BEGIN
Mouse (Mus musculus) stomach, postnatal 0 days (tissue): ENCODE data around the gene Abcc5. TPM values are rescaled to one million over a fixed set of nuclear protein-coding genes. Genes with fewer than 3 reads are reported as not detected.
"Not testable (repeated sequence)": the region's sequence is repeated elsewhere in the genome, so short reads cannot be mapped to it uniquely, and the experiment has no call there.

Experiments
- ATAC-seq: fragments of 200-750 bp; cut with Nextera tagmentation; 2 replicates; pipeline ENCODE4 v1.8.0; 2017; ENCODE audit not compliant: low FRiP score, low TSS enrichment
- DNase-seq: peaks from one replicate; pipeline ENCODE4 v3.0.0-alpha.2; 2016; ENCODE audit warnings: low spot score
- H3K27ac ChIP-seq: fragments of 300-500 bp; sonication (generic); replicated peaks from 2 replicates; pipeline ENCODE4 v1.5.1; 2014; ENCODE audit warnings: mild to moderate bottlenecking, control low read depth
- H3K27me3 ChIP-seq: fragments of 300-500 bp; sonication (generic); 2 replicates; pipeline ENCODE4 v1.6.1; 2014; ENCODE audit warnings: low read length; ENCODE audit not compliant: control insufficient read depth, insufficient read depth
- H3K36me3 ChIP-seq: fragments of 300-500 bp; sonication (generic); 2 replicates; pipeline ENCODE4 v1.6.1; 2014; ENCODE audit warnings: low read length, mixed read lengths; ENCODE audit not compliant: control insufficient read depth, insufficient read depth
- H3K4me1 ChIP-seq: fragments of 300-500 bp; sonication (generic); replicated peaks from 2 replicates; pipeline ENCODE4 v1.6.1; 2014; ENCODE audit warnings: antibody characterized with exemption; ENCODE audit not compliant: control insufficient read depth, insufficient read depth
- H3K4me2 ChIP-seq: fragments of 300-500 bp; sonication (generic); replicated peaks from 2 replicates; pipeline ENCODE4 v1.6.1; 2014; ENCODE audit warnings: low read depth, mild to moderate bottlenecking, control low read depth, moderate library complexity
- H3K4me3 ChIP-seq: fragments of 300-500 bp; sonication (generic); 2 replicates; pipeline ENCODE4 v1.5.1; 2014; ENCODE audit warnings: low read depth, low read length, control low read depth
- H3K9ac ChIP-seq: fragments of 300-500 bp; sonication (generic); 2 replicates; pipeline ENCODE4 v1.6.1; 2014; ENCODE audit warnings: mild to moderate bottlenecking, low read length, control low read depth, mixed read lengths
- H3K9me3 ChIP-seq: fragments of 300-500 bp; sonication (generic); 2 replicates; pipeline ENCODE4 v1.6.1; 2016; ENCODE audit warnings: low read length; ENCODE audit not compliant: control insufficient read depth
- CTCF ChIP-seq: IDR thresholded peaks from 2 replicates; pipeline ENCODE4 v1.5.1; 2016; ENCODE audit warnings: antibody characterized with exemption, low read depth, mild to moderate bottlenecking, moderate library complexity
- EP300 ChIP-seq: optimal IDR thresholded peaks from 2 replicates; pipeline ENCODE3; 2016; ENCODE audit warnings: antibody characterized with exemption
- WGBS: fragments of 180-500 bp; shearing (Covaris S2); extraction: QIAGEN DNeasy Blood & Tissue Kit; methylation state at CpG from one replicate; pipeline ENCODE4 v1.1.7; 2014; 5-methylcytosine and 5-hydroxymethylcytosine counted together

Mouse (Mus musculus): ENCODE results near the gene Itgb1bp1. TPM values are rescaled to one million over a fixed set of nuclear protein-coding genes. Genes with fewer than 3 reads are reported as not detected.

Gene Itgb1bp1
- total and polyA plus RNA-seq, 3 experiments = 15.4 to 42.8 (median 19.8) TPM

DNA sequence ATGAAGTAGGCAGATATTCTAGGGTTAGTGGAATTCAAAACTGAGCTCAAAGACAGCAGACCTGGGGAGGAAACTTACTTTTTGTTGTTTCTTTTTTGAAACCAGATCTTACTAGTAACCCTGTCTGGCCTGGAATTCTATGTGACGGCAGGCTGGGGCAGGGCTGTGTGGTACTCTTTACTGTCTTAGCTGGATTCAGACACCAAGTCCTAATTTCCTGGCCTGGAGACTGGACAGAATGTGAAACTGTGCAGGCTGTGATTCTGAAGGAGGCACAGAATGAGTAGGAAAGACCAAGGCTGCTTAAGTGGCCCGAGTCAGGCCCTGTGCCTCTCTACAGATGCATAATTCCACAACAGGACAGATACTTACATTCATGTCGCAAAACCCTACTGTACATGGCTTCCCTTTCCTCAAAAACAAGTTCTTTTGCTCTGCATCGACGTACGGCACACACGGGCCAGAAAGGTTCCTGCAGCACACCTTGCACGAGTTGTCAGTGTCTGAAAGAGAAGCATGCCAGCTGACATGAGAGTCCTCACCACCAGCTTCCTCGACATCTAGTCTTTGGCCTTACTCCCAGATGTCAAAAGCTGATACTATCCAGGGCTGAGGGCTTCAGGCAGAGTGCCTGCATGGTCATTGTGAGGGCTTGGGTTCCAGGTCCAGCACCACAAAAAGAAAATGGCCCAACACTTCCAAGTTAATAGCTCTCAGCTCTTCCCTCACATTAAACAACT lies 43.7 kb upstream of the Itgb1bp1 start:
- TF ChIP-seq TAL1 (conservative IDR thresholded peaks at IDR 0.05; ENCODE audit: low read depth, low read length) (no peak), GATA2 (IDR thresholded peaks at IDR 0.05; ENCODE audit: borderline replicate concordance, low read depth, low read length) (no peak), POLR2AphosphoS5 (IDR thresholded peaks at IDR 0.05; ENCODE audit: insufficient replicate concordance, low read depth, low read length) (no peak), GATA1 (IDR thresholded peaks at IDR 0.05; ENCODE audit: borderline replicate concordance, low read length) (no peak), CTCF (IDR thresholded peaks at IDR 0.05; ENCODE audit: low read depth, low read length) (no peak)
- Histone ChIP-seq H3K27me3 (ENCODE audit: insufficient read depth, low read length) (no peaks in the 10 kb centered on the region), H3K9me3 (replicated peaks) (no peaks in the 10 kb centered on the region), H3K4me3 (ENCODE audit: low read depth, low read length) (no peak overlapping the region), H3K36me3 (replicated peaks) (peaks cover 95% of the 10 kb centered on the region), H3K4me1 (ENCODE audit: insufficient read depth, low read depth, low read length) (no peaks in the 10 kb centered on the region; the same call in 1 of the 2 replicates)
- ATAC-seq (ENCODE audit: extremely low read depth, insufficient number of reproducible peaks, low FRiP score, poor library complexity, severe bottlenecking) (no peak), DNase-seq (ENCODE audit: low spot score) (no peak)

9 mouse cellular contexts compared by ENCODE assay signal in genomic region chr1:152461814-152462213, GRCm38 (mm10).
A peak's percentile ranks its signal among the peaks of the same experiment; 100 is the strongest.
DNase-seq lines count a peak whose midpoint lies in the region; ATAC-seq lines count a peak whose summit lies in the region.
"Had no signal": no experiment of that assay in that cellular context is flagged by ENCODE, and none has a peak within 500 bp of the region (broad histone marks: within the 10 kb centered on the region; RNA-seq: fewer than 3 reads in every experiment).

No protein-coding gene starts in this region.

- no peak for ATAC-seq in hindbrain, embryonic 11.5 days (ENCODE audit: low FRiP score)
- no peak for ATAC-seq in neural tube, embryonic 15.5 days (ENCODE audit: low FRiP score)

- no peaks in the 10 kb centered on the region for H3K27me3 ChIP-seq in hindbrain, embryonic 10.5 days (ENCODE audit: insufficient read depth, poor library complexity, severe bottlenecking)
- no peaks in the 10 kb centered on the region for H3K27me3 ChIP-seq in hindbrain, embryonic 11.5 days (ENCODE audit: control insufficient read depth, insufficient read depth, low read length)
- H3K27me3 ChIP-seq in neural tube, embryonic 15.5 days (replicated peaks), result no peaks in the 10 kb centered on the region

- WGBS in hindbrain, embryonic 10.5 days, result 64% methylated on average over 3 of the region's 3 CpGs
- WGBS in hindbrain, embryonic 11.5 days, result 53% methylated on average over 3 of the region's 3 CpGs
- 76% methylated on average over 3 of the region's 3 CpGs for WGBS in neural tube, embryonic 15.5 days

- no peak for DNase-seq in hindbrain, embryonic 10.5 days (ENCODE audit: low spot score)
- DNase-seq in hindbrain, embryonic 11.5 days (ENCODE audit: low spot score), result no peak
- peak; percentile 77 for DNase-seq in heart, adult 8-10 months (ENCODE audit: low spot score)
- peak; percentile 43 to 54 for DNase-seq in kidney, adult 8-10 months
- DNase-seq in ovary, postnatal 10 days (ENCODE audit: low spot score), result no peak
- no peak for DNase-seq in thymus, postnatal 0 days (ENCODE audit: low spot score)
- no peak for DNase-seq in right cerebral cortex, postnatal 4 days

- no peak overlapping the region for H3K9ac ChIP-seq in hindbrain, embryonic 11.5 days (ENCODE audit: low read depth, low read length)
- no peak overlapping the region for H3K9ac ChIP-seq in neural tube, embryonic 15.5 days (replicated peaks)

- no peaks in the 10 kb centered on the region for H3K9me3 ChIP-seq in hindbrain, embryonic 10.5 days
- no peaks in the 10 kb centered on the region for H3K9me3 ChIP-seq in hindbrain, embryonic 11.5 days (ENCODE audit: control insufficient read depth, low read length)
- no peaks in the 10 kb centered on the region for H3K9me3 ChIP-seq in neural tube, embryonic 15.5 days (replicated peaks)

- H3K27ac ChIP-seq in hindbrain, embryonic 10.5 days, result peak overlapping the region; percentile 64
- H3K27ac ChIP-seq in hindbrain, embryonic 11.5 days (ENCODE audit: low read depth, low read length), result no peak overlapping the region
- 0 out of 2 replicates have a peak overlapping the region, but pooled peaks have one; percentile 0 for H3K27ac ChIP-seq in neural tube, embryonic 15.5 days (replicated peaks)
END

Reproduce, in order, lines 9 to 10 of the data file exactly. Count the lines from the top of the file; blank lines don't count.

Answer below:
- H3K4me1 ChIP-seq: fragments of 300-500 bp; sonication (generic); replicated peaks from 2 replicates; pipeline ENCODE4 v1.6.1; 2014; ENCODE audit warnings: antibody characterized with exemption; ENCODE audit not compliant: control insufficient read depth, insufficient read depth
- H3K4me2 ChIP-seq: fragments of 300-500 bp; sonication (generic); replicated peaks from 2 replicates; pipeline ENCODE4 v1.6.1; 2014; ENCODE audit warnings: low read depth, mild to moderate bottlenecking, control low read depth, moderate library complexity